Back out on the road, we lock the door and return the key. I start pedaling east and my mom meets me at the turnoff to Minto. I wasn’t expecting another road, but if I see a sign to a destination, then I guess I just have to ride there. It’s a long descent to the Tolovana River. Minto is a small Athabascan village. For the fourth of July, there’s a boat race and games for the kids. As we pull up, a lady yells, “Clear out of the way!”
She throws a large handful of coins onto the dirt road and yells go!
Kids with face painted cheeks scramble for the coins. They’re laughing and cheering. We’re out front of the cafeteria. Inside they’re serving plates of ribs and corn on the cob, cornbread and baked beans. We have a plate and a Coke. I get back on my bike. We head towards Fairbanks. Tomorrow we’ll shoot for Circle on the Yukon River and the spur to Circle Hot Springs to find out they’ve been closed and abandoned for decades.
Every road in every era tells a story of history and change of animals and people and life. On a different day with different weather and different company, the experience would be wildly altered.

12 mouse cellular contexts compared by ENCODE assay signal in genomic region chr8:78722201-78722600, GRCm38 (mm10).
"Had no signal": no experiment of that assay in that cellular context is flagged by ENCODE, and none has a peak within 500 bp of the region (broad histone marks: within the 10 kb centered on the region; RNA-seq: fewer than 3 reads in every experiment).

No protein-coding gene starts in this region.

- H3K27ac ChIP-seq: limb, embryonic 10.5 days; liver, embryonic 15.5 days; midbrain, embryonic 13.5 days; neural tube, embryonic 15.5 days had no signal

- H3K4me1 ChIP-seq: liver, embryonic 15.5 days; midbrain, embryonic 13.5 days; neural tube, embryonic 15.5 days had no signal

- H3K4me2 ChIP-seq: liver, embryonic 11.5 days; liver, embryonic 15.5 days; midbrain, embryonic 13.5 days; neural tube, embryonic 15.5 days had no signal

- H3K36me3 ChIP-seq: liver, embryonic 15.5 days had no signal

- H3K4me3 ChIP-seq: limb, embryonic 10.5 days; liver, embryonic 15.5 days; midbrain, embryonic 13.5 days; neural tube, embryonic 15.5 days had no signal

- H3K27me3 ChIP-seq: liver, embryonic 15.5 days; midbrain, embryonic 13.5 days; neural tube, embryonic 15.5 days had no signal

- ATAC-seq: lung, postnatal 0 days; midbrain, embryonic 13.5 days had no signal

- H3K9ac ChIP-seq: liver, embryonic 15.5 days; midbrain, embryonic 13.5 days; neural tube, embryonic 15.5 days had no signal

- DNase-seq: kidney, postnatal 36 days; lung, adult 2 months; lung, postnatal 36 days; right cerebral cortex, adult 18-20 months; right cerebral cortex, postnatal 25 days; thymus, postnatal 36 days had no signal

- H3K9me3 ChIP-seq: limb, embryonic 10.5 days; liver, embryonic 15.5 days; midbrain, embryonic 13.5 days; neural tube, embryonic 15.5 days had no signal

A few days later, I return to Anchorage to work for a couple of weeks at The Bicycle Shop to save money to fund the next leg of the trip. I fall in love with Rue. Seeing her photos inspires me to take my own for the first time– they look so real and essential. I get my first camera. I want to show people a little of what I’m seeing– what it looks like to ride north of the Arctic Circle at summer solstice, to see a herd of muskox near the pipeline and a red fox on the top of Atigun Pass. The snapshots are limited and don’t capture the feeling of the place. Rue comes out for a few stretches of road. I’m grateful for the photos she takes and even more that she’s with me for those rides.
Since I rode in 2017, I’ve been wanting to share the story of riding all of the roads.
I’m back in Alaska this summer with Rue to do better together. We’ve been here for just over a month– I rode an Everest challenge on Hatcher Pass and out to my folks’ A-Frame in Willow a couple times. We went bike camping with my sister’s kids on the beach and out on the Denali
National Park Road on a clear day. I traveled north to Chena Hot Springs with my parents and then I rode home.
We’re studying the map again, watching the weather and dreaming of all the places we can go. A big goal is to inspire others to start adventures from home. Rue will be making a full video to be released in April 2021. Throughout the summer, we’ll be posting monthly updates on our experiences and the equipment we’re using to accomplish this project as well as filling in an Alaska Roads Komoot collection. Seeing the road lines and the rides makes me want to connect all of the dots again. This time of year, there are over 20 hours of official daylight in Anchorage. Farther north gets even more. There’s time and light to fit it all in and I’m so excited for what’s ahead.